On October. 10, the Business Integrity Leadership Initiative continued its “Let’s Talk” series with speaker Sherron Watkins, former VP of Enron, and famous whistleblower of Enron. Watkins has been recognized for her courage countless times even receiving the great honor of being named Time magazine’s 2002 person of the year alongside Cynthia Cooper and FBI Special Agent Colleen Rowley.
Watkins began her presentation by giving us a small glimpse into her extensive 20-year professional career. Watkins worked for Arthur Andersen, a well-respected and established accounting firm during late 90s to early 2000s. Watkins later left the firm to work for Metallgesellschaft AG, formerly one of Germany’s largest industrial conglomerates. Watkins then joined Enron in 1993, where she worked her way up to vice president.
Watkins said her early days working at Enron felt like a dream, everything seemed so innovative and new. She was amazed by how Enron felt like a startup, but with the funding and capital safety net of a large, established company. Watkins also discussed the amazing benefits that Enron gave to employees, including large amount of stock options and 401k matching. Watkins said all these factors made Enron an amazing place - at least on the surface.
Watkins also discussed how the culture at Enron became quite toxic while she was there. It became a place where transparency and open communication were not truly valued. Those who tried to raise issues were either fired or demoted and that had a huge chilling effect on others coming forward. In 2001 Watkins discovered some problematic accounting figures on Enron’s financial statements. Then CEO Jeff Skilling had quit abruptly, and Chairman Ken Lay had stepped in. Watkins believed that with Skilling gone, Lay would be receptive to hearing her concerns. She wrote a letter to Lay and met with him shortly thereafter. In the memo Watkins expressed her concerns that due to the accounting irregularities she found, she thought Enron could implode and fail as a company if the issues were not fixed. As Watkins described, she was extremely nervous, staying up weeks in advance over the stress and importance of the upcoming meeting with Lay. After formally addressing the issues with Lay in person Watkins found a great burden lifted from her shoulders, but to her surprise Lay didn’t welcome her news. Instead of fixing the problems, as Watkins thought he would do, he tried to fire her and sidelined her within the company. (It only took about 43 days for the company to enter bankruptcy so things were moving fast.)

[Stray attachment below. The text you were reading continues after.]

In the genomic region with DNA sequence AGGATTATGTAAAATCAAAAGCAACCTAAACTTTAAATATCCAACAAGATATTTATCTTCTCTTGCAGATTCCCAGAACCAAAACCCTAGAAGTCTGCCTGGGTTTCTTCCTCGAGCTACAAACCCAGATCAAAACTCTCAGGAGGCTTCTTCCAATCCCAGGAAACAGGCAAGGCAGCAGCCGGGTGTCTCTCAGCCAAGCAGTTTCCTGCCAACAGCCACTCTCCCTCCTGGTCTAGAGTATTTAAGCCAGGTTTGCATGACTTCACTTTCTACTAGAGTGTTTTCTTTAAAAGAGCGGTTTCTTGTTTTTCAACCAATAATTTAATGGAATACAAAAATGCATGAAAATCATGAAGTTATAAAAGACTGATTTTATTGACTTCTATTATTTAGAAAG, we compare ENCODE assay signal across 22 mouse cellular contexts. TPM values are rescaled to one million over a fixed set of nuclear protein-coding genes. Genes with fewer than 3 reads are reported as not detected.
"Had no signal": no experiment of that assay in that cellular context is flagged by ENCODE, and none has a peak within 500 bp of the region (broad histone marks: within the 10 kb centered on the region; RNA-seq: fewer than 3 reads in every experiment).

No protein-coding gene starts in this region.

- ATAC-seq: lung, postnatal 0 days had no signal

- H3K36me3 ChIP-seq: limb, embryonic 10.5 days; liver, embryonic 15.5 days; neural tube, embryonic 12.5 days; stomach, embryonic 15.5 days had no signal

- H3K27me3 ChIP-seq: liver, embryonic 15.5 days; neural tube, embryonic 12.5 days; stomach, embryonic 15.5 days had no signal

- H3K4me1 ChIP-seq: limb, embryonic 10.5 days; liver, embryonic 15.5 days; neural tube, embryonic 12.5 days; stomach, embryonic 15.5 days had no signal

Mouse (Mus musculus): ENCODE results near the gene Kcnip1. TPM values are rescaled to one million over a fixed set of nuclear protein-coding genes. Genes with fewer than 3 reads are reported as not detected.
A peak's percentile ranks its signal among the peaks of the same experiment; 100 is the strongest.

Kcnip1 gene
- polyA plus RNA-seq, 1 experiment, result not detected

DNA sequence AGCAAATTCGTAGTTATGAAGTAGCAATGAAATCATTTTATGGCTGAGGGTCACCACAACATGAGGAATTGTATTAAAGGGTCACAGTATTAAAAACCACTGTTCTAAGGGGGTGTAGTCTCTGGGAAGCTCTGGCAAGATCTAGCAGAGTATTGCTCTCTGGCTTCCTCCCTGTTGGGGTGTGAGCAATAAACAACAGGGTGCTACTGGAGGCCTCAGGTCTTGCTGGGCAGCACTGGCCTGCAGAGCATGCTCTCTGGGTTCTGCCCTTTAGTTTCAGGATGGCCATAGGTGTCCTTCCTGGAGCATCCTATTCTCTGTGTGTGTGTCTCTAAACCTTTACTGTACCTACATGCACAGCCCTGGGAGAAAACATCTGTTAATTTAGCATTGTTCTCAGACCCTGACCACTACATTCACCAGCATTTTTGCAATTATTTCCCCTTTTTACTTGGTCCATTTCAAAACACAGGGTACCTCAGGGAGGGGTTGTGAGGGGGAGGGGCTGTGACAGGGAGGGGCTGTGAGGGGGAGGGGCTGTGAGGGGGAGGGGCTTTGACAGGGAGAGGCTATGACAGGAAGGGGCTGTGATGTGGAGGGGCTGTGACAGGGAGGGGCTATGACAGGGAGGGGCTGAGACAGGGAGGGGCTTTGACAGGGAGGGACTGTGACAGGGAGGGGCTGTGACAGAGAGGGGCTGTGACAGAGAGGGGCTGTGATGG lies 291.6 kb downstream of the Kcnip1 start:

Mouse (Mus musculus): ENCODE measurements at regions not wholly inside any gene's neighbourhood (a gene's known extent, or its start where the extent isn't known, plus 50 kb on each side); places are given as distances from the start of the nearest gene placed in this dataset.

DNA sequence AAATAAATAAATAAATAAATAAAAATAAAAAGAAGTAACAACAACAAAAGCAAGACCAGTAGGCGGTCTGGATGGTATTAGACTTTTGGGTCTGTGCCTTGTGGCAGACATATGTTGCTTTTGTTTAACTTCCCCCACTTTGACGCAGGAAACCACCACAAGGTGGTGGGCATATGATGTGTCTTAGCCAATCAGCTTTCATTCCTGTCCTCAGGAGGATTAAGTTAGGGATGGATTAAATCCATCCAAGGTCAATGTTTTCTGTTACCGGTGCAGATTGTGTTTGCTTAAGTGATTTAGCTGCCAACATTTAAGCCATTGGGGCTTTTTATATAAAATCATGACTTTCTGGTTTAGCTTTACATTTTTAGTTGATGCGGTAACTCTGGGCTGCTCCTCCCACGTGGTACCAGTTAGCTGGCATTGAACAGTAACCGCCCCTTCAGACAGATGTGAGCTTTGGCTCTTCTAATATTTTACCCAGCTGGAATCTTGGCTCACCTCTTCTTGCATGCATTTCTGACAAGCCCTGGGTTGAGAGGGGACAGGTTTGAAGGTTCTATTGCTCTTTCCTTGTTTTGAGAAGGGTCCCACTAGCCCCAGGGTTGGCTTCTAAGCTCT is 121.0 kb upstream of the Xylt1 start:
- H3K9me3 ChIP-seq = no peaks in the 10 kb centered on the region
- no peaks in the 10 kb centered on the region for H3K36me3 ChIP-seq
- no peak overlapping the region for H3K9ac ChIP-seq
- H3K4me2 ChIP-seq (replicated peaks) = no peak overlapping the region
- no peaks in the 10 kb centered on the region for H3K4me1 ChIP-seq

As more information about the Enron scandal began to surface publicly Watkins was not immediately known to the public as the whistleblower. Watkins became known to the public as the whistleblower when the memo she wrote to Lay was found by Congressional staffers in a box of Enron documents. The memo was leaked to the press and published by the New York Times Within days after that, Watkins mentioned that she had reporters camping outside her house to ask questions about Enron. Watkins became a key figure in many of the court cases regarding Enron, and she testified in front of Congress about the matter. Although Enron declared bankruptcy in December 2, 2001, Watkins found that the trials would go on much longer, even having to testify in 2006 during former CEO Kenneth Lay’s trail.
During the presentation, Watkins stressed the importance of tone at the top, with leaders who exemplify the right culture through their actions every day. When asked in hindsight if she would have done anything differently, Sherron shared that she wished she had taken more people with her when she went to talk to Lay. That way it would not have seemed that she was just a lone voice.
Today Sherron Watkins teaches and travels around the world sharing her brave story to students, businesses, and more. Sherron continues to encourage those around her to follow in her footsteps and make speaking out against fraud in the workplace the norm rather than the exception.